That's what I did not like is a pretty easy move of the ring, which switches AF / MF focusing. Here we find the same solution that we already know on the younger lenses of the system - the shift of the focus ring reveals depth-of-field scale and switches the focus to manual mode. It is actually quite comfortable in operation. But this switch is pretty tight on small lenses, here it's softer. Sometimes I shifted it accidentally.

In the rest all is decently crafted. It looks and feels expensive. Without stupid color displays like some do, but just as you expect for such and such money. The phrase "for such money" will often appear here for two reasons. First, the price, this is the one and only significant drawback that we managed to find. Secondly, the expectations in the pro lens category are always high and I still want to tell the manufacturer that he forces us to sell the kidneys to pay for this new tool. :)

Another point that did not catch the eye immediately, but which I noticed in two weeks. The proprietary antireflection coating not only crushes the flare, it repels dust for some reason. Apparently, it has some kind of unknown dust-water-shit-repellent properties. It's great.


Fast, silent and accurate. This is perhaps the first glass with which AF of my PEN-F has not been mistaken once in two weeks. I'm not kidding. And in terrible conditions (aperture 1.2 directly provokes to shoot in all sorts of obscene places, where there is no light).

If the AF still refuses to work (for example, camera focuses on the rear branches of the tree, but you need the front ones), then the lens turns into a manual one by the shift of the focusing ring. Rotation of the focusing ring is perfectly damped. Feeling like the old Zuiko of the late 70's. Together with the focus picking this turns into a real pleasure to use. Perhaps, this is my first camera-glass combination, which makes manual focusing absolutely comfortable and applicable in most shooting situations.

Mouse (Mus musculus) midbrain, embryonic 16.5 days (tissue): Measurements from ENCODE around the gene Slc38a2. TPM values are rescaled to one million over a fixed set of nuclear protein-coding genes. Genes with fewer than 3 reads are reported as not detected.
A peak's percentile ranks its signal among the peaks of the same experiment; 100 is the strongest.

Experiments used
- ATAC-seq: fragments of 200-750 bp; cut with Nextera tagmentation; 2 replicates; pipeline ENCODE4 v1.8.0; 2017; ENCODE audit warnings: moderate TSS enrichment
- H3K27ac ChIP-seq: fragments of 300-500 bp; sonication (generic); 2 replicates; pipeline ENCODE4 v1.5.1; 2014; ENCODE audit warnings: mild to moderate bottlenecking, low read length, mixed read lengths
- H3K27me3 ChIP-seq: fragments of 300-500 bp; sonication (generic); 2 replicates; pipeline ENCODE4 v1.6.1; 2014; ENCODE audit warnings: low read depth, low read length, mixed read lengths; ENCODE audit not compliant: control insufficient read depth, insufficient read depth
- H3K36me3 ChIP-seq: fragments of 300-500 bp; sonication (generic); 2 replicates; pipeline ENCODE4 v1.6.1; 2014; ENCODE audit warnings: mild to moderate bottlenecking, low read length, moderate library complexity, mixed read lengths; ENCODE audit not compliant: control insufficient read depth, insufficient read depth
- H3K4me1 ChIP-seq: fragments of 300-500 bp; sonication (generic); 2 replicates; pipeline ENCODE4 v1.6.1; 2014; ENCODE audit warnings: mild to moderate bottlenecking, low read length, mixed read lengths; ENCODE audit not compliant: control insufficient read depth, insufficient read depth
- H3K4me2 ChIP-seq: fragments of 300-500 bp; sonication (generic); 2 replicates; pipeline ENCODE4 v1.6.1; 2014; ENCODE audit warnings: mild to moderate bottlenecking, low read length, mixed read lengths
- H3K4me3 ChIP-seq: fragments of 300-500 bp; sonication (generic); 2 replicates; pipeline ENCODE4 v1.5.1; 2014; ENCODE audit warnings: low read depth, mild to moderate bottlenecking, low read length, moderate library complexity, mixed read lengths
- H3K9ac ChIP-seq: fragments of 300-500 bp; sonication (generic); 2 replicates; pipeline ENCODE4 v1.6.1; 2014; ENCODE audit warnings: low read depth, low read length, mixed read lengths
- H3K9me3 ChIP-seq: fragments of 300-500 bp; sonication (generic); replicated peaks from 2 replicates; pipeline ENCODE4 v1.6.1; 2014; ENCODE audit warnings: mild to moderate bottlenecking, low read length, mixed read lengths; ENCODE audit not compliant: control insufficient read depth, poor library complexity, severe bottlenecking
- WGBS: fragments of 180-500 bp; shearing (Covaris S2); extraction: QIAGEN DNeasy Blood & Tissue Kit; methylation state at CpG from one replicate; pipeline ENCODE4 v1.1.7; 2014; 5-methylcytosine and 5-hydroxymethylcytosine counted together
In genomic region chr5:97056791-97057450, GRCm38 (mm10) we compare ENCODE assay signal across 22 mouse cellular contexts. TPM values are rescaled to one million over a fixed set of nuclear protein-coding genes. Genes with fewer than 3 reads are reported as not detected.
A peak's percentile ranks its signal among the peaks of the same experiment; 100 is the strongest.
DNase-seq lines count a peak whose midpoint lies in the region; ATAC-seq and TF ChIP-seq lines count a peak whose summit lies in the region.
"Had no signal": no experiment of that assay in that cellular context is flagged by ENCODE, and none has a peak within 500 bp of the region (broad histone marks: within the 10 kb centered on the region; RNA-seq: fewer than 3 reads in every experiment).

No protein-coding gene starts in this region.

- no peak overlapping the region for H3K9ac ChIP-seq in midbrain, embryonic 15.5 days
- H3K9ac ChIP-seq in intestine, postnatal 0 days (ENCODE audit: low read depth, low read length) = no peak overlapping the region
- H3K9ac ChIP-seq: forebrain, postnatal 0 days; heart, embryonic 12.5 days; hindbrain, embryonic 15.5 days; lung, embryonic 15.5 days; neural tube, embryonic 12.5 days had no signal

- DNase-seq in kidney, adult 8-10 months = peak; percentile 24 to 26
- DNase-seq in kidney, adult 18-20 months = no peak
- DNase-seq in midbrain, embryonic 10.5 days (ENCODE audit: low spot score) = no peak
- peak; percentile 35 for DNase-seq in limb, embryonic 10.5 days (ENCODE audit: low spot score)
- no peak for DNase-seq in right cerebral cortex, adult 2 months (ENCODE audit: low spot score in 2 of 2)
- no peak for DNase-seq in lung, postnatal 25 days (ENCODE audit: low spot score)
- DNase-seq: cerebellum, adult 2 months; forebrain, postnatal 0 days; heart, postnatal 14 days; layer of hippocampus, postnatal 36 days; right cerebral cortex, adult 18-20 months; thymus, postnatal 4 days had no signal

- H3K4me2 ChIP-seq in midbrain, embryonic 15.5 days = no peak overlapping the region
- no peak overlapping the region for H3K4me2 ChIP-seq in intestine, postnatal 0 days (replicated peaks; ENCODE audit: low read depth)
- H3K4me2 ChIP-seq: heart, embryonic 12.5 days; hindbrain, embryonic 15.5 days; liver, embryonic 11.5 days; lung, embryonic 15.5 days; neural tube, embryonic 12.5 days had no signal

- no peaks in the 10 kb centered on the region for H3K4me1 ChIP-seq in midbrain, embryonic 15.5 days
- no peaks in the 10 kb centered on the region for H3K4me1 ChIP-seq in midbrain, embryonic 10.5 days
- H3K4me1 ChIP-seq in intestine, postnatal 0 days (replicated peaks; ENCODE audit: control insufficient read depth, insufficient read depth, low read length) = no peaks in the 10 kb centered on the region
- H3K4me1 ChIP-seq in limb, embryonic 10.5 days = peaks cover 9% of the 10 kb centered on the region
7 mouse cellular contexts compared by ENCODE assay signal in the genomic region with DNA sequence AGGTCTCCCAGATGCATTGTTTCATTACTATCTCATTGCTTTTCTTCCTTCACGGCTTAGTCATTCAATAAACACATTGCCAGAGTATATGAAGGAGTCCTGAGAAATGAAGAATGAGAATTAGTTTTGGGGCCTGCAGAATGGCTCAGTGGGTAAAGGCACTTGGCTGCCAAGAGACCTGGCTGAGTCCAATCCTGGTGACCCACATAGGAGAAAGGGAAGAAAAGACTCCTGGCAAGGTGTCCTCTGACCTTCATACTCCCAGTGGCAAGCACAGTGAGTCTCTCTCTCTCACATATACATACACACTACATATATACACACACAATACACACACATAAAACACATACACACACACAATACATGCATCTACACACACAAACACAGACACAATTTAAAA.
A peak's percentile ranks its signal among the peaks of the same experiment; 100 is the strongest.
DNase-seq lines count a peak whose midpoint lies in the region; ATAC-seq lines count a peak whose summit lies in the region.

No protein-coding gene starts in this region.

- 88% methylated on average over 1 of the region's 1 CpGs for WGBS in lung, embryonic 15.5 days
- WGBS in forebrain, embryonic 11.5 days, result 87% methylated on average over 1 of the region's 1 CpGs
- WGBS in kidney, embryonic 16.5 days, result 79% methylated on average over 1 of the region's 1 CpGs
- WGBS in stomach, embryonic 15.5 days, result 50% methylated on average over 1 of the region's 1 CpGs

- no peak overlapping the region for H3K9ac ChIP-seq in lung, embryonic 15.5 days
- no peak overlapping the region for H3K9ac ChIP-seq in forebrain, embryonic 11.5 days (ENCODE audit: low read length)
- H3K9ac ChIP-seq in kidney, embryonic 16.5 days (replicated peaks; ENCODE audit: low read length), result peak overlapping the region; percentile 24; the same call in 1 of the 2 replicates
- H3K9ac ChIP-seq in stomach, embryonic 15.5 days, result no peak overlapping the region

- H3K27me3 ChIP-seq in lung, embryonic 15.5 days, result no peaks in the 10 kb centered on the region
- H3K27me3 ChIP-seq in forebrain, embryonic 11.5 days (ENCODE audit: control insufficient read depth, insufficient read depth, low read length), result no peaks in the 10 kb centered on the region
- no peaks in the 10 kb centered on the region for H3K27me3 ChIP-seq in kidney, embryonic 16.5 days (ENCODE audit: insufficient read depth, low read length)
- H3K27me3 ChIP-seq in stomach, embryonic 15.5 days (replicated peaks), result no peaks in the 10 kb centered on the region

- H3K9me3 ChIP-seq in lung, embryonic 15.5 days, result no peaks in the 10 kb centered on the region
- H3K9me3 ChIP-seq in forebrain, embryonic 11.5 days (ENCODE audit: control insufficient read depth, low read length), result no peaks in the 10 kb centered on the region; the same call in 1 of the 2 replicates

Regarding the AF-C mode, I'll say: I think it's masochism to test it for PEN-F, so I did not disgrace myself and this part of the research will be left to OM-D EM-1 II owners. :)

Image quality.

Actually the "show stopper" of this lens is bokeh. Well, on the other hand, when you design a top-notch portrait lens in the system, what can be more important than the resulting picture? All the other parameters just have to be on top for that price. But they can still be measured. The picture itself is a very subjective thing otherwise. It is clear that there are MTF graphs, you can measure resolution and aberrations, but still there are things that remain beyond the bounds of objective measurements.
And yet they affect the feeling of the resulting picture very much. Yes, yes, all these things like "image plastics", "bokeh" and so on exist and work.

I will show examples (a lot of) and give them my own, absolutely subjective assessment. I will compare 45/1.2 with its competitors: Fujifilm 56/1.2 and
Panasonic 42.5/1.7 (the latter is taken for lack of 42.5/1.2 at hand, purely for example).

Since we have a portrait lens in our hands (although I think that any glass that I'm currently doing portraiture is a portrait one), then we'll start with the portraits:

As you can see, this is a definitively a portrait lens. On the one hand, everything is tack sharp and the resolution allows you to print your pictures on huge formats. On the other hand, there is no pronounced “dermatology” which is typical for many macro lenses, which are often used as portrait ones. Everything is very balanced here. And besides, the bokeh is very soft, objects laying in the blur zone are recognizable (something that my favorite Sigma 60 / 2.8 lacks, where people sometimes get bluntly pasted into the background).

Marketers pressed especially on bokeh at the launch of Zuiko 45/1.2. It is stated that this lens works in the blur zone like STF lenses from Sony, or APD lens from Fuji. But similar lenses from competitors have some light transmission loss (due to some design aspects) and they are more expensive.

Well, what can I say. At first I was skeptical about such statements. But after two weeks of shooting my opinion is: bokeh is really beautiful. Blurring the background in the mess is not difficult. But to blur it so, that the contours of objects are read and recognizable (if it is necessary), so that the object does not hang in the air, so that bright light sources do not bubble in the background - it's not easy.

In this case, the developers succeeded. All these impressions are very subjective. I will not even argue. How many people - so many opinions. But personally I really like it.

Let's just look at the pictures. Let everyone decide for himself whether the lens is good or not.